3.16 Genetic Contributions
Genes, and mitochondria expression at the cellular level influence our mental health, as well as our body composition, drive to eat, and even our eating behaviors. Current research suggests that almost all mental and metabolic health disorders can be traced to mitochondrial dysfunction of some kind . Cells that are overly excited due to chronic stress or anxiety, may cause over activity in cells. In the body this may lead to atrial fibrillation which increases the risk for a subsequent heart attack. In the brain, this excitability may produce transient ischemic attacks that often precede a strokes. We also see this excitability in the manic phases of bipolar disorder, PTSD, panic disorder, and other conditions marked by mania. Cells can also be sluggish and underactive as seen with metabolic disorders and depression. Or in some cases, cells may be dying faster than they’re supposed to, resulting in shrinking of or brain.
So far all the gene mutations that lead to metabolic disorders have their normal function in the hypothalamus, the area of the brain (Brian) we know controls our appetite and energy expenditure . With respect to mental health, there is no one gene or cellular dysfunction that activates a particular psychiatric disorder or any other complex psychological trait. In fact, many genes and cells interact to influence the human brain. Normal and disordered psychological characteristics are polygenic, meaning that they are each shaped by a large number of genes . While rare mutations in certain genes may have a disproportionate impact, for the most part, each of the many relevant genetic differences plays a very small role in increasing or decreasing risk of a particular condition or influencing a given trait .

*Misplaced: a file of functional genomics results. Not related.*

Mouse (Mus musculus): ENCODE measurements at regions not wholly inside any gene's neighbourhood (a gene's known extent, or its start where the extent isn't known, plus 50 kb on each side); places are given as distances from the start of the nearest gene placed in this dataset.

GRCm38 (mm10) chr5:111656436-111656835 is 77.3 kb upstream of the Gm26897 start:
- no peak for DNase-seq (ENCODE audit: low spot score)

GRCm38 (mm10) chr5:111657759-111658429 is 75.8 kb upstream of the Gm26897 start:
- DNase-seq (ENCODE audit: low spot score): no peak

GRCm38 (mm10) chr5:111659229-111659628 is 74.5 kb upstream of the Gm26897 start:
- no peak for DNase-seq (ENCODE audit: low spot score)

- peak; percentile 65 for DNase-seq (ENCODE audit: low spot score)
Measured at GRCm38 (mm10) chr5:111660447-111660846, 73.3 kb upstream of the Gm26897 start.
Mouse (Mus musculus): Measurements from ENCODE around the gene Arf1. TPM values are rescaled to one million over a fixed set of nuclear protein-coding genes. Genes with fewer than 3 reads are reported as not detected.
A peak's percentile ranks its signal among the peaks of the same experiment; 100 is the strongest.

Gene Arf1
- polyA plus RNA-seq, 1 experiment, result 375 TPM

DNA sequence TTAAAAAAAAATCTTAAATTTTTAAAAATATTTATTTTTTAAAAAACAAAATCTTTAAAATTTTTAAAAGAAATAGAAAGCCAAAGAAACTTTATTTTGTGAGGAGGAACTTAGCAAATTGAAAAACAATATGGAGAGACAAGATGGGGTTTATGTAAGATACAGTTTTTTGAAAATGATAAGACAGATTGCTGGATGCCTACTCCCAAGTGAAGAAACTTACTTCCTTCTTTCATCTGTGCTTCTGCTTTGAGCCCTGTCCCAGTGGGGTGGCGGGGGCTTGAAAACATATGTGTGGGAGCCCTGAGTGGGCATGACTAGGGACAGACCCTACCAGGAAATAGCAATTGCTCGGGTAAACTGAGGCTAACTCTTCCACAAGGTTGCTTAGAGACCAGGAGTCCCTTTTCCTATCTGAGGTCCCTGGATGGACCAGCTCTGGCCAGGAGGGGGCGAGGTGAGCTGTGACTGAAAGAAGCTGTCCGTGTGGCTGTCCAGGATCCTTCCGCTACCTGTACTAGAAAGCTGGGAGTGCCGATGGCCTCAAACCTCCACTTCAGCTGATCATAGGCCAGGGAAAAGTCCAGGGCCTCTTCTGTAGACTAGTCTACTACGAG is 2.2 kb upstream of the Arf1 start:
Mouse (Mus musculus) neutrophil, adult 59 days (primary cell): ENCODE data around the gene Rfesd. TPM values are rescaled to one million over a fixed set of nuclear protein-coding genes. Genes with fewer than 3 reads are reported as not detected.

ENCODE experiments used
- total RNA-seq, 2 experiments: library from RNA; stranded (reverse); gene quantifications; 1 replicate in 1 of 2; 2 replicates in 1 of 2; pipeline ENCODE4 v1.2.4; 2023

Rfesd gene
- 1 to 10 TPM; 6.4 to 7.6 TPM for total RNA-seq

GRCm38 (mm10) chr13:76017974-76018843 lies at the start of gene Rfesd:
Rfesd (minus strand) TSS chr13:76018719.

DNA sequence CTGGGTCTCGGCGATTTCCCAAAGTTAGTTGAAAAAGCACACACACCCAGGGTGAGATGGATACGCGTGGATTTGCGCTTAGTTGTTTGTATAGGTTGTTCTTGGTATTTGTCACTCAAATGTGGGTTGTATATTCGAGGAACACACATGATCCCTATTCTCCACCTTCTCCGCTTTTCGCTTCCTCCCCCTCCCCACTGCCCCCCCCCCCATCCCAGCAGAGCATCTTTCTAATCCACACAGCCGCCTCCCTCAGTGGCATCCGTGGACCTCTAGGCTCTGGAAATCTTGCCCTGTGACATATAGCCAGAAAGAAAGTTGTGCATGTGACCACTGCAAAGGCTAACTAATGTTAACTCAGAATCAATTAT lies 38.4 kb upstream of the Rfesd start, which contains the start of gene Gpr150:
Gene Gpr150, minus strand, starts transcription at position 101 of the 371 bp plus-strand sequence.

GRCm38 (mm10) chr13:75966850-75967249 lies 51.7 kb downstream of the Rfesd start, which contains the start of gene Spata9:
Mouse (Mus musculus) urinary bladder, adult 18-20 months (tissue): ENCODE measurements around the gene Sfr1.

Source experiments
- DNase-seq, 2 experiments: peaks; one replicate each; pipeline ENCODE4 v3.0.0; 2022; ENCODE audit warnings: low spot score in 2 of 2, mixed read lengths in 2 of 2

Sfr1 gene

Polygenic risk scores (PRS) are predictors of the genetic susceptibility to diseases . On their own, PRS will never be able to establish or definitively predict a diagnosis of common complex conditions (eg, mental health disorders), because genetic factors only contribute part of the risk and PRS will only ever capture part of the genetic contribution . Consider the individual who has inherited a predisposition for alcohol dependence (alcoholism) from one or both parents, or grandparents. If that person doesn’t drink, it’s highly unlikely they’ll trigger the genetic ON switch for this disease. That said, they still may have a higher likelihood for developing other types of addictive disorders or behaviors. We can help ourselves and future generations if we talk about our genetic inheritance with providers [52, 53].